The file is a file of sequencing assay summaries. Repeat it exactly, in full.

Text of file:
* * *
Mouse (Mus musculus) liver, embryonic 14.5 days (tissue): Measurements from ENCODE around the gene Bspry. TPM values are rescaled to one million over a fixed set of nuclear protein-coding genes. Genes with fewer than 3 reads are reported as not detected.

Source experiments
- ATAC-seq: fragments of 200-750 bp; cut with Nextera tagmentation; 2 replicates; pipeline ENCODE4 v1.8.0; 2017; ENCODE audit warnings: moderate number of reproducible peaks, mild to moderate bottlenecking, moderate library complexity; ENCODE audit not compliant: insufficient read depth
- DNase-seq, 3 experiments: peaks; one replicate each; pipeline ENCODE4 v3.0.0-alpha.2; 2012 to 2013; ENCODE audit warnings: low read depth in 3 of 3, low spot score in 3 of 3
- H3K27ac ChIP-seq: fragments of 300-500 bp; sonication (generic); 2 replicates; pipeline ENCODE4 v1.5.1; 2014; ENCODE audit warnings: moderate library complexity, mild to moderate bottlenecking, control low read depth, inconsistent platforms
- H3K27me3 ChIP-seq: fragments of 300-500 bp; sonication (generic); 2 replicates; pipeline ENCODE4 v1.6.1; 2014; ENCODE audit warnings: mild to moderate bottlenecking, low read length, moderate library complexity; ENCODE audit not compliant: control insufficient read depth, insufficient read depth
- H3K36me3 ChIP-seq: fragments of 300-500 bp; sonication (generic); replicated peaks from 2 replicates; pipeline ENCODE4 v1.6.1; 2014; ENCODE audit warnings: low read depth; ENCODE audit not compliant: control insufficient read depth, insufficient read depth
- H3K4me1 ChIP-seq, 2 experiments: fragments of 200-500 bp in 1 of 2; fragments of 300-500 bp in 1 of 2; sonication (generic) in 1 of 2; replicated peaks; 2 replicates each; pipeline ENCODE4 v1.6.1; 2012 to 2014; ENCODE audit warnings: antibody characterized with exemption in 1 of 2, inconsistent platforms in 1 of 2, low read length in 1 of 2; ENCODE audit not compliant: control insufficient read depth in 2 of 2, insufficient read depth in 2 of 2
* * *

Mouse (Mus musculus) liver, embryonic 14.5 days (tissue): Measurements from ENCODE around the gene Bspry. TPM values are rescaled to one million over a fixed set of nuclear protein-coding genes. Genes with fewer than 3 reads are reported as not detected.

Source experiments
- ATAC-seq: fragments of 200-750 bp; cut with Nextera tagmentation; 2 replicates; pipeline ENCODE4 v1.8.0; 2017; ENCODE audit warnings: moderate number of reproducible peaks, mild to moderate bottlenecking, moderate library complexity; ENCODE audit not compliant: insufficient read depth
- DNase-seq, 3 experiments: peaks; one replicate each; pipeline ENCODE4 v3.0.0-alpha.2; 2012 to 2013; ENCODE audit warnings: low read depth in 3 of 3, low spot score in 3 of 3
- H3K27ac ChIP-seq: fragments of 300-500 bp; sonication (generic); 2 replicates; pipeline ENCODE4 v1.5.1; 2014; ENCODE audit warnings: moderate library complexity, mild to moderate bottlenecking, control low read depth, inconsistent platforms
- H3K27me3 ChIP-seq: fragments of 300-500 bp; sonication (generic); 2 replicates; pipeline ENCODE4 v1.6.1; 2014; ENCODE audit warnings: mild to moderate bottlenecking, low read length, moderate library complexity; ENCODE audit not compliant: control insufficient read depth, insufficient read depth
- H3K36me3 ChIP-seq: fragments of 300-500 bp; sonication (generic); replicated peaks from 2 replicates; pipeline ENCODE4 v1.6.1; 2014; ENCODE audit warnings: low read depth; ENCODE audit not compliant: control insufficient read depth, insufficient read depth
- H3K4me1 ChIP-seq, 2 experiments: fragments of 200-500 bp in 1 of 2; fragments of 300-500 bp in 1 of 2; sonication (generic) in 1 of 2; replicated peaks; 2 replicates each; pipeline ENCODE4 v1.6.1; 2012 to 2014; ENCODE audit warnings: antibody characterized with exemption in 1 of 2, inconsistent platforms in 1 of 2, low read length in 1 of 2; ENCODE audit not compliant: control insufficient read depth in 2 of 2, insufficient read depth in 2 of 2